DENISE BALKISSOON’s ideas on Councillor Kelly’s twitter are something he should heed


DENISE BALKISSOON’s article, outtakes are listed below is so important as it reflects many members of the city councils need for notoriety over substance in their work.

the blog has listed a few links to other writing of Ms. Balkissoon.




Mr. Kelly’s Twitter stream is made up of jokes, pictures of Toronto and, as befits a Governor-General’s award-winning historian, random tidbits about days gone by. Oh, and lots and lots of hip hop.

I beg you, Jimmy, no. Stop throwing confetti around @norm. The fluttering bits are obscuring the fact that despite his recent donning of black youth culture, he hasn’t spent much of his 30-year stash of political currency on them at all.

The politician says his interest in hip hop is youth-centered. Well, great. Scarborough has 100,000 residents under 14 and the city’s highest population of 15-to-19-year-olds. But in the past five years alone, Kelly has voted against letting young people use city pools for free and against using millions of provincial dollars to create badly needed child care.

 Last month, Kelly visited an urban studies class at the University of Toronto; one student who was there, 20-year-old Melissa Vincent, found the discussion very disappointing.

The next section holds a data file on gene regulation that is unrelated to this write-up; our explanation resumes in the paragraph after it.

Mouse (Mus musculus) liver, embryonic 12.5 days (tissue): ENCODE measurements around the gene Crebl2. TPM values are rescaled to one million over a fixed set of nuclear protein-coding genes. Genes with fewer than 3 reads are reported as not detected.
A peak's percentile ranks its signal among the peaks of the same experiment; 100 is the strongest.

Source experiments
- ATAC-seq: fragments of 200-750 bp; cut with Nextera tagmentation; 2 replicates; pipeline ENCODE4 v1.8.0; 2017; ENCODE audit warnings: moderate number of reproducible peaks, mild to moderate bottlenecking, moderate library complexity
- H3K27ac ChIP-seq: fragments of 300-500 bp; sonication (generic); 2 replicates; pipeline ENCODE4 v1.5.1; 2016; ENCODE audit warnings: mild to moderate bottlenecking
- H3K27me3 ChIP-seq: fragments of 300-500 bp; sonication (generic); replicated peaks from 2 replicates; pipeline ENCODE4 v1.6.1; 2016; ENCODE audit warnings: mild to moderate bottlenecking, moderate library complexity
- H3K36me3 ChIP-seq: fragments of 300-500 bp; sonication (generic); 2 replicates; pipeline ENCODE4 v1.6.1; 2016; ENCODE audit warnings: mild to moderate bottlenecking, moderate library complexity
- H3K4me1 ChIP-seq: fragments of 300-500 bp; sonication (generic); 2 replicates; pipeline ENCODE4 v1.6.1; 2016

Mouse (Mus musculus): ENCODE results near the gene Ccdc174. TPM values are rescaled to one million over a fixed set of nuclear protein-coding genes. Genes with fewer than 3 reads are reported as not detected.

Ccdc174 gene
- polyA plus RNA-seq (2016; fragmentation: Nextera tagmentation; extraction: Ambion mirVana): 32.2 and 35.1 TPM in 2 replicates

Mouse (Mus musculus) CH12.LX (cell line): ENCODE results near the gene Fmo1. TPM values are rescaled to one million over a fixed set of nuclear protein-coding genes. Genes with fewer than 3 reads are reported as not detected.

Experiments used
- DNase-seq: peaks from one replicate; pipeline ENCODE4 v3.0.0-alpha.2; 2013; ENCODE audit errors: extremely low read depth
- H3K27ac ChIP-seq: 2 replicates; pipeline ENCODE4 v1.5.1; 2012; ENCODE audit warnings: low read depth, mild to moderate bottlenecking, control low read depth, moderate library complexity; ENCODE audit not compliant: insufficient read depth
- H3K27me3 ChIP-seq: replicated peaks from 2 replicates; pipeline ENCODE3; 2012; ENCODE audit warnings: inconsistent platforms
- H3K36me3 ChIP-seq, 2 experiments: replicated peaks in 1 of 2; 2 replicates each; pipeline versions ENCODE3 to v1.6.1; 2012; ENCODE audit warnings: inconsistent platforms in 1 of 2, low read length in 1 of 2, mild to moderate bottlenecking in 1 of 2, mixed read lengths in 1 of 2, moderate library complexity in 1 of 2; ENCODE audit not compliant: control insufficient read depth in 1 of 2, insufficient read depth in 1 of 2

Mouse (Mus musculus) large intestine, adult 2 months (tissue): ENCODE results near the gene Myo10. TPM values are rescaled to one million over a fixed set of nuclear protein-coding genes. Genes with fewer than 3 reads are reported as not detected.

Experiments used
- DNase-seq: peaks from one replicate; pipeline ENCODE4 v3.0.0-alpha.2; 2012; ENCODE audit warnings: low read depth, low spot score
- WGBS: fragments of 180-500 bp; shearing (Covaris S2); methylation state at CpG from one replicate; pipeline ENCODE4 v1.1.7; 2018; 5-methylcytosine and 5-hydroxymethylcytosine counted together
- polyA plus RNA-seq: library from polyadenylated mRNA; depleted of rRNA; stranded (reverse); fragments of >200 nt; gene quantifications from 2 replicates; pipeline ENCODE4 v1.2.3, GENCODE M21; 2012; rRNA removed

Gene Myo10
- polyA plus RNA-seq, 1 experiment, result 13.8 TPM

One classmate wanted to discuss the racialization of poverty in Scarborough – like many suburban Toronto neighbourhoods, it keeps getting less white and more poor – and referenced the seminal Three Cities report that came out of U of T’s Cities Centre, where the talk was held. Kelly replied with a pat answer about immigrant success, along the lines of “immigrants are the highest-earning individuals in Canada.”

The job of a city councillor is to make Toronto a better, more livable place. That isn’t achieved by lobbying teenagers for retweets and likes. Ok @norm, I get it, you’re a totally cool 6 Dad – but a dad’s real job is to take care of us.

Full article here

Ms Balkissoon web site

Another recent article of by Ms Balkissoon

The so-called rental renaissance

In the Globe, a look at all of the buzzy new purpose-built rental

buildings in Toronto, and whether any of them fill the housing gaps

that really exist in a city with a 1.6% vacancy rate. 


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